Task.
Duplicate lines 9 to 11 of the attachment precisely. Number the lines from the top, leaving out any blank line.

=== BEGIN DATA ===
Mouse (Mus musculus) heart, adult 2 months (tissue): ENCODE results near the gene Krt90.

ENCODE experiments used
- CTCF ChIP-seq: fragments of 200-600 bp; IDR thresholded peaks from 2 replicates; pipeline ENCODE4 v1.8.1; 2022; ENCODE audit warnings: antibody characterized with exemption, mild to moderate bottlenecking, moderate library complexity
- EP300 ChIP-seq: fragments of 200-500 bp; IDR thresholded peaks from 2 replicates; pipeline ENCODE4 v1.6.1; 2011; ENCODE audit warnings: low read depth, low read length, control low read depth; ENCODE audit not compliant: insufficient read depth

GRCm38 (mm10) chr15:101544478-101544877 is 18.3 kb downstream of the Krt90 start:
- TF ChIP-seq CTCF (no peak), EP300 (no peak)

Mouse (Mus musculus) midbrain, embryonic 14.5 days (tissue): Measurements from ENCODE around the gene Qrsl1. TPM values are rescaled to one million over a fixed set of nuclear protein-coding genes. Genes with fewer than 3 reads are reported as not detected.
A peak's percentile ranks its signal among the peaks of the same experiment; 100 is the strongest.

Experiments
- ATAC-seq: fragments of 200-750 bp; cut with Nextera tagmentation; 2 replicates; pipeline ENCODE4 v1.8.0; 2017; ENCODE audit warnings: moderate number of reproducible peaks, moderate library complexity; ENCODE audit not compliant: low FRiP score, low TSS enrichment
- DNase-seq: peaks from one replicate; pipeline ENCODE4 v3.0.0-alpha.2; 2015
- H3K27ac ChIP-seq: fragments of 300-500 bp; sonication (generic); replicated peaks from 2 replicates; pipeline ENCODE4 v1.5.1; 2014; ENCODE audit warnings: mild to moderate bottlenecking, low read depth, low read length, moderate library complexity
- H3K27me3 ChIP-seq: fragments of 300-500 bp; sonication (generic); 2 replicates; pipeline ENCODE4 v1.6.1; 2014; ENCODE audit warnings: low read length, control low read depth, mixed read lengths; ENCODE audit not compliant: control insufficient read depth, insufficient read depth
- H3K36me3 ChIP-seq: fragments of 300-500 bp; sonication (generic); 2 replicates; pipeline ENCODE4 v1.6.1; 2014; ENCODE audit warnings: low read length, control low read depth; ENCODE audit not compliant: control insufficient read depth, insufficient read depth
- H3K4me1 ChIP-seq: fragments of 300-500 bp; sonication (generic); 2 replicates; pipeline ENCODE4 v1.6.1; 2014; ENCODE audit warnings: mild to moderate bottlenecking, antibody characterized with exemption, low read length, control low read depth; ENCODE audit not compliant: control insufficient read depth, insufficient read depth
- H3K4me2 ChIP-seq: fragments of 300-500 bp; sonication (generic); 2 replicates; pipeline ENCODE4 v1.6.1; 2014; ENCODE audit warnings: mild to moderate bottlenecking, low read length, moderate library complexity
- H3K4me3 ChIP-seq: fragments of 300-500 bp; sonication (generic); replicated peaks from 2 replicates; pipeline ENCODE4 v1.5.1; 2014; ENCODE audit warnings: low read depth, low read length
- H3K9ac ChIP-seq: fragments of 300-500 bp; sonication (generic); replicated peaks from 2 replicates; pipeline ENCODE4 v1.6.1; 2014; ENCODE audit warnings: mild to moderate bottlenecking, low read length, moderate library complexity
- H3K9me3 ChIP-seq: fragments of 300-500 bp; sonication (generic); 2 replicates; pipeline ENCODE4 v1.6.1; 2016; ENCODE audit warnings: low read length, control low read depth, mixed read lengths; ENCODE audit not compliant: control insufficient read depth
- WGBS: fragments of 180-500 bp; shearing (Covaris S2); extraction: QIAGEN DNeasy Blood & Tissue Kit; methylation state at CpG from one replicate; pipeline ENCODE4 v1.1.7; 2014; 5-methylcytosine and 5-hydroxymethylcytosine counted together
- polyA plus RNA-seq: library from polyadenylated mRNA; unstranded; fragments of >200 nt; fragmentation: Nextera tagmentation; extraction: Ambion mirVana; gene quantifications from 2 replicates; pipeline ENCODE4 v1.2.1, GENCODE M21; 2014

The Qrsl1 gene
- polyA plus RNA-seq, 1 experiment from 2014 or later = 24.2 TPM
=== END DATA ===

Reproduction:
Experiments
- ATAC-seq: fragments of 200-750 bp; cut with Nextera tagmentation; 2 replicates; pipeline ENCODE4 v1.8.0; 2017; ENCODE audit warnings: moderate number of reproducible peaks, moderate library complexity; ENCODE audit not compliant: low FRiP score, low TSS enrichment
- DNase-seq: peaks from one replicate; pipeline ENCODE4 v3.0.0-alpha.2; 2015